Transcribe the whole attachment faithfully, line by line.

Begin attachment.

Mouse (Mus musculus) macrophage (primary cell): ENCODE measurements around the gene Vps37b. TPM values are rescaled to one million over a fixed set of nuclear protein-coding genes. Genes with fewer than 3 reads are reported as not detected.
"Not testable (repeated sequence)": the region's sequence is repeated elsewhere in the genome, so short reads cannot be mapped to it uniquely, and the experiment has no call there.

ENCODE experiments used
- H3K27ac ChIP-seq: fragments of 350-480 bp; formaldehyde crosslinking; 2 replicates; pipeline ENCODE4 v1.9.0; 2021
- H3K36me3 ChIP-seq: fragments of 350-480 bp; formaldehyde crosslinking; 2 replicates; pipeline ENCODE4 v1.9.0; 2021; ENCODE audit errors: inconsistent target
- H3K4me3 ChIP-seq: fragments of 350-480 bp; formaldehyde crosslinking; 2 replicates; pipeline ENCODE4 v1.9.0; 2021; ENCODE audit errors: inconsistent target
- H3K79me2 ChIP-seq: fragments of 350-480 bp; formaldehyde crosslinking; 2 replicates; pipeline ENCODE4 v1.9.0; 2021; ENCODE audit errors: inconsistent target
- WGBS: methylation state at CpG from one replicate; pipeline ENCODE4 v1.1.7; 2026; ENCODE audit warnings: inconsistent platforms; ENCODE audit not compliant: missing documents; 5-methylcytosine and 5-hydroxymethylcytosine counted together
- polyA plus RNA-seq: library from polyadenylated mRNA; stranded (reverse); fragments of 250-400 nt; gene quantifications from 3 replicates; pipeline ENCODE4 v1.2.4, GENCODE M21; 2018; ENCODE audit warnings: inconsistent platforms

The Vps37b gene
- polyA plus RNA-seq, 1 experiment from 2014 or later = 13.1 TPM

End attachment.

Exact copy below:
Mouse (Mus musculus) macrophage (primary cell): ENCODE measurements around the gene Vps37b. TPM values are rescaled to one million over a fixed set of nuclear protein-coding genes. Genes with fewer than 3 reads are reported as not detected.
"Not testable (repeated sequence)": the region's sequence is repeated elsewhere in the genome, so short reads cannot be mapped to it uniquely, and the experiment has no call there.

ENCODE experiments used
- H3K27ac ChIP-seq: fragments of 350-480 bp; formaldehyde crosslinking; 2 replicates; pipeline ENCODE4 v1.9.0; 2021
- H3K36me3 ChIP-seq: fragments of 350-480 bp; formaldehyde crosslinking; 2 replicates; pipeline ENCODE4 v1.9.0; 2021; ENCODE audit errors: inconsistent target
- H3K4me3 ChIP-seq: fragments of 350-480 bp; formaldehyde crosslinking; 2 replicates; pipeline ENCODE4 v1.9.0; 2021; ENCODE audit errors: inconsistent target
- H3K79me2 ChIP-seq: fragments of 350-480 bp; formaldehyde crosslinking; 2 replicates; pipeline ENCODE4 v1.9.0; 2021; ENCODE audit errors: inconsistent target
- WGBS: methylation state at CpG from one replicate; pipeline ENCODE4 v1.1.7; 2026; ENCODE audit warnings: inconsistent platforms; ENCODE audit not compliant: missing documents; 5-methylcytosine and 5-hydroxymethylcytosine counted together
- polyA plus RNA-seq: library from polyadenylated mRNA; stranded (reverse); fragments of 250-400 nt; gene quantifications from 3 replicates; pipeline ENCODE4 v1.2.4, GENCODE M21; 2018; ENCODE audit warnings: inconsistent platforms

The Vps37b gene
- polyA plus RNA-seq, 1 experiment from 2014 or later = 13.1 TPM